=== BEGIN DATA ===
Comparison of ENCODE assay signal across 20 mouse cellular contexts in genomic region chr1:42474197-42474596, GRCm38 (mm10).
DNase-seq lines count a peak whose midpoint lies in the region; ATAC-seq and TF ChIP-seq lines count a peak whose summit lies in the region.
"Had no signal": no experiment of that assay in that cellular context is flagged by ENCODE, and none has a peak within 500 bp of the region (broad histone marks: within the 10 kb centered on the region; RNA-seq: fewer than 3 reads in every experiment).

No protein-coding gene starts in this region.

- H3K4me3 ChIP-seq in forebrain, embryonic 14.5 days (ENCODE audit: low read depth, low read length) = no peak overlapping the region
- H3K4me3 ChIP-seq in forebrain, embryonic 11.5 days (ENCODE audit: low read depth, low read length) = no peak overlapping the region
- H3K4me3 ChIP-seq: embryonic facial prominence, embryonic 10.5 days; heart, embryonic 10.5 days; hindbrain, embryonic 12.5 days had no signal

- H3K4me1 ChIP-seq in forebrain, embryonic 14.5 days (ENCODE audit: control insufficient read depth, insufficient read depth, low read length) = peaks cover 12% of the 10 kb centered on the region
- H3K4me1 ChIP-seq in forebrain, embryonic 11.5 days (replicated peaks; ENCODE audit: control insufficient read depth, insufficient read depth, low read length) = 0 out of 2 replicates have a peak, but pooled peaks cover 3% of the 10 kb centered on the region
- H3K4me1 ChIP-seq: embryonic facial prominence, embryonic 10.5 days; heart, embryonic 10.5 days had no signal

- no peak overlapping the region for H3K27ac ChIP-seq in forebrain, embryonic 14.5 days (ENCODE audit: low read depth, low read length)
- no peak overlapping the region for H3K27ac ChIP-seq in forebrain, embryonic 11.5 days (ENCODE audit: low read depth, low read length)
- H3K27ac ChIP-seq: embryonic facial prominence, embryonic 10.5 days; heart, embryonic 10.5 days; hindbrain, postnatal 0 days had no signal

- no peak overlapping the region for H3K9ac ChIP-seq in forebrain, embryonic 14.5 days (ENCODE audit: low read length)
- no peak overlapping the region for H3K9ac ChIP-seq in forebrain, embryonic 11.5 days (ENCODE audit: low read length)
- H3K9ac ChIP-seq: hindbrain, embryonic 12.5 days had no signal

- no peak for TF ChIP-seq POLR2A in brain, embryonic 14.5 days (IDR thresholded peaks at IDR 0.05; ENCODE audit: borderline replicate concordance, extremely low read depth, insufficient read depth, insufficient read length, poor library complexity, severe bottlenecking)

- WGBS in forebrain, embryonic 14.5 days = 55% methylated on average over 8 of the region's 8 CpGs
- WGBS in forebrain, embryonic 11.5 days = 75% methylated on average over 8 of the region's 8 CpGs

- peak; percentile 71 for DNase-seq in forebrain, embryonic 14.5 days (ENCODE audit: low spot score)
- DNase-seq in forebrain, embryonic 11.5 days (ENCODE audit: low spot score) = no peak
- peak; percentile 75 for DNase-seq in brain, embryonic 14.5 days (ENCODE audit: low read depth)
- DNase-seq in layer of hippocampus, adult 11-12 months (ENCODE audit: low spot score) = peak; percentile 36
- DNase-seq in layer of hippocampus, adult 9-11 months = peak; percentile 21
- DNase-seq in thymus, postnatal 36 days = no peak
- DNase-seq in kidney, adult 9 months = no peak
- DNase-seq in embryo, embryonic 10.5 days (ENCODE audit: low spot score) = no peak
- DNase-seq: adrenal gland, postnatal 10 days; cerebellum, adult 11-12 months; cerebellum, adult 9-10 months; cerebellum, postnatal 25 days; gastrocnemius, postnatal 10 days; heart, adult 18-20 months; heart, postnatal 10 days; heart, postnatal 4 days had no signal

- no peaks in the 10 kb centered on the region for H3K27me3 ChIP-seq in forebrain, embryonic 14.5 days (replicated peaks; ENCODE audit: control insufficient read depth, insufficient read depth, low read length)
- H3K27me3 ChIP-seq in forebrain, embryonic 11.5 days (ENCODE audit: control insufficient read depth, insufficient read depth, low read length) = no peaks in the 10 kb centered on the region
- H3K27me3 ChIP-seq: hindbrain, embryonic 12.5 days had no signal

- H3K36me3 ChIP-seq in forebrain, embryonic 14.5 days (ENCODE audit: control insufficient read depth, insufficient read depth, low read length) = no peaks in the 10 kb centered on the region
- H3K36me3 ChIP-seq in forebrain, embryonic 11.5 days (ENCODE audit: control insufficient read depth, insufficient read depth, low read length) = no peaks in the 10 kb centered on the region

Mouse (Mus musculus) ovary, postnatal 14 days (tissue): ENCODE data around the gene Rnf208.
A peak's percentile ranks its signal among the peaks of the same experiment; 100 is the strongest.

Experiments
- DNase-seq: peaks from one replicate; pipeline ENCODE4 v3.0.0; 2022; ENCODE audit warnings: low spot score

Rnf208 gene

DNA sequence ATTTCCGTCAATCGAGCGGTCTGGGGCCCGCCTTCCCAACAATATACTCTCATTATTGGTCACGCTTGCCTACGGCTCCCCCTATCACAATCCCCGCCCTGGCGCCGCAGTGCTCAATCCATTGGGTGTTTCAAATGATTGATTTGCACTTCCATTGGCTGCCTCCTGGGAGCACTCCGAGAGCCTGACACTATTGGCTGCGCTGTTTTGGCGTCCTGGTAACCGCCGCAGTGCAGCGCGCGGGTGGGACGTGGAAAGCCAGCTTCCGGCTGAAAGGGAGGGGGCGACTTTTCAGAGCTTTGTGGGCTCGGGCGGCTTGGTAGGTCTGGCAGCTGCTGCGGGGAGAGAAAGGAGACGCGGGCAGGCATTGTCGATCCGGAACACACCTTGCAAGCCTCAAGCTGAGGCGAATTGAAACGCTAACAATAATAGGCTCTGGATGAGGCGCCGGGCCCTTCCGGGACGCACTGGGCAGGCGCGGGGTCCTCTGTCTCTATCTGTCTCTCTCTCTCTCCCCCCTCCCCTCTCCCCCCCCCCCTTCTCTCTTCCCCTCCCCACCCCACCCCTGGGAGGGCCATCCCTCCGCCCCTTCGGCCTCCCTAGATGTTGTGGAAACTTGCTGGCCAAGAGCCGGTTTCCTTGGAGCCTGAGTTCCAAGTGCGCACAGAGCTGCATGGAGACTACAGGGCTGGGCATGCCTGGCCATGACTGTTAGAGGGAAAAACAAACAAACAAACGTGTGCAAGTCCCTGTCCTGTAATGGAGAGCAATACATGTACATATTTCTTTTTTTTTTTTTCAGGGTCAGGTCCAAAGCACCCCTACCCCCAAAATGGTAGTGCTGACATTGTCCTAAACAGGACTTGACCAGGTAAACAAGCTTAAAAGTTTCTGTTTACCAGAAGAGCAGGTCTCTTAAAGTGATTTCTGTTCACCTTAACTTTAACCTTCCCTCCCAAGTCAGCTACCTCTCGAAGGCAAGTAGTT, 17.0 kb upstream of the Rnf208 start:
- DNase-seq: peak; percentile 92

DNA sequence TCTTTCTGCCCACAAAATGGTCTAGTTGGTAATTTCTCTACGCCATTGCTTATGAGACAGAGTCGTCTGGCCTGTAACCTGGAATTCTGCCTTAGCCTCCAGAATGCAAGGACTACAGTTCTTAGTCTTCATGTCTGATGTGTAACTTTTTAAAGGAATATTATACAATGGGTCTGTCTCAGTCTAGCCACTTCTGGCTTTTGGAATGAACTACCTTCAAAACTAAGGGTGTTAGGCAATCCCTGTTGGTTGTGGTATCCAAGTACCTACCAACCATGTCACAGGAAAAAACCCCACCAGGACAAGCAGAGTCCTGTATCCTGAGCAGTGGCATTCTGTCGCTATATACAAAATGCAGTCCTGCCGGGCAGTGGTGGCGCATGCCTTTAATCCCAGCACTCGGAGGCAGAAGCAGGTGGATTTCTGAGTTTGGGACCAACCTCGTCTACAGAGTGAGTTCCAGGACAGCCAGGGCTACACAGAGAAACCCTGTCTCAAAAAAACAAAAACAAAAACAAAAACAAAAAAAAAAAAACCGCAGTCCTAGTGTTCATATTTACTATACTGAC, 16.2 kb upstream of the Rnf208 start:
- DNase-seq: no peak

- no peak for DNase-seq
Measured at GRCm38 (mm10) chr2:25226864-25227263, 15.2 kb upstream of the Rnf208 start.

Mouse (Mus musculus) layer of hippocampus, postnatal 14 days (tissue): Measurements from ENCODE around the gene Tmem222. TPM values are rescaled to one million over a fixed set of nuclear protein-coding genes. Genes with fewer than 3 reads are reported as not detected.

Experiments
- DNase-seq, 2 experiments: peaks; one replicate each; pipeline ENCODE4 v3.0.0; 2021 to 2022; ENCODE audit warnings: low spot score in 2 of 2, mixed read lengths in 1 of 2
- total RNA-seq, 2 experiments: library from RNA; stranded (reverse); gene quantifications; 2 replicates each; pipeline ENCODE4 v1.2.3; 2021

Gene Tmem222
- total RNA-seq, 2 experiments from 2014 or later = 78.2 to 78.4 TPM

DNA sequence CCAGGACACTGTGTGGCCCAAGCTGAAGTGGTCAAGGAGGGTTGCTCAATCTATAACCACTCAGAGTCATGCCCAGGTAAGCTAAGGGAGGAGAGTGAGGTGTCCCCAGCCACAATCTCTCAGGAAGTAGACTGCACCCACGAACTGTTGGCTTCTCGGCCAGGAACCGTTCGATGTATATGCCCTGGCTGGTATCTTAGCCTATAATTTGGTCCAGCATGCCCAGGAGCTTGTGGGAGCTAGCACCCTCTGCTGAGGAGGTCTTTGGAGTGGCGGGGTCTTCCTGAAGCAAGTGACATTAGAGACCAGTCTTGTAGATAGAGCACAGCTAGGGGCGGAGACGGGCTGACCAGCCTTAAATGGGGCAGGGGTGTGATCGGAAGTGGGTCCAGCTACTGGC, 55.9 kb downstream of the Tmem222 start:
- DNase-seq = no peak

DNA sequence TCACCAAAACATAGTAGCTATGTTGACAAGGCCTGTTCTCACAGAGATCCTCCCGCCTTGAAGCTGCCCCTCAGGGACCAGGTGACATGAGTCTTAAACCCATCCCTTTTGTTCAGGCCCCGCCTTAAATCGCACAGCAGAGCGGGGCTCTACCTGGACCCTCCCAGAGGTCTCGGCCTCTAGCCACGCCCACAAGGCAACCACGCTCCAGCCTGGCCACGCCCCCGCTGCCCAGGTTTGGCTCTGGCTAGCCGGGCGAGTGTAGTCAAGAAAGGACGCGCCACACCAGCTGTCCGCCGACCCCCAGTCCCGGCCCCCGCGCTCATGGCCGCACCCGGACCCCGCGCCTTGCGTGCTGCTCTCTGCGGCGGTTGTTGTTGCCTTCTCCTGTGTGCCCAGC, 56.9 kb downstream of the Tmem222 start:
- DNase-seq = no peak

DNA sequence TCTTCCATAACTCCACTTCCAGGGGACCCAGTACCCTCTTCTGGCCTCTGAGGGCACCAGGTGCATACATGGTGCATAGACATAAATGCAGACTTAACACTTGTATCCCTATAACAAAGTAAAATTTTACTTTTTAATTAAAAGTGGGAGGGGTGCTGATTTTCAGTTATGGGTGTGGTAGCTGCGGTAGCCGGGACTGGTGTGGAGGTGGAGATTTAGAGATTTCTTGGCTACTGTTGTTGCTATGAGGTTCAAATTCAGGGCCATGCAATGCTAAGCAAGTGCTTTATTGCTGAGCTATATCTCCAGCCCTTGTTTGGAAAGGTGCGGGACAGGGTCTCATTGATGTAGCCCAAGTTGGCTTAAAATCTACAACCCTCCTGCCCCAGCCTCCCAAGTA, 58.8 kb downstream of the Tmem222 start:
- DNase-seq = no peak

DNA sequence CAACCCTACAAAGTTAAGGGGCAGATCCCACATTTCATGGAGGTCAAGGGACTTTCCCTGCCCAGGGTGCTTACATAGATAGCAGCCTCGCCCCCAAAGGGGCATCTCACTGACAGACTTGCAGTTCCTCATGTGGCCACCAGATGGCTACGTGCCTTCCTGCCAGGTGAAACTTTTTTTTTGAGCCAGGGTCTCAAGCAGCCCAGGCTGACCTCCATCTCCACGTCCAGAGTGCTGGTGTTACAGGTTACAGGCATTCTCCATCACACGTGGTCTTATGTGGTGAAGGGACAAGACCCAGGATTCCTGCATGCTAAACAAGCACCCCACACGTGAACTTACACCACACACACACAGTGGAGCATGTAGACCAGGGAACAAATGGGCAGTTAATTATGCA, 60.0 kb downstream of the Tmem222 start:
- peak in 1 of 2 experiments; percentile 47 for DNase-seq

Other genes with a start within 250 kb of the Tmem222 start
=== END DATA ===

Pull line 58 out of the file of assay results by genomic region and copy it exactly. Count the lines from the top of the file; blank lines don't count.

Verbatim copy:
- peak in 1 of 2 experiments; percentile 47 for DNase-seq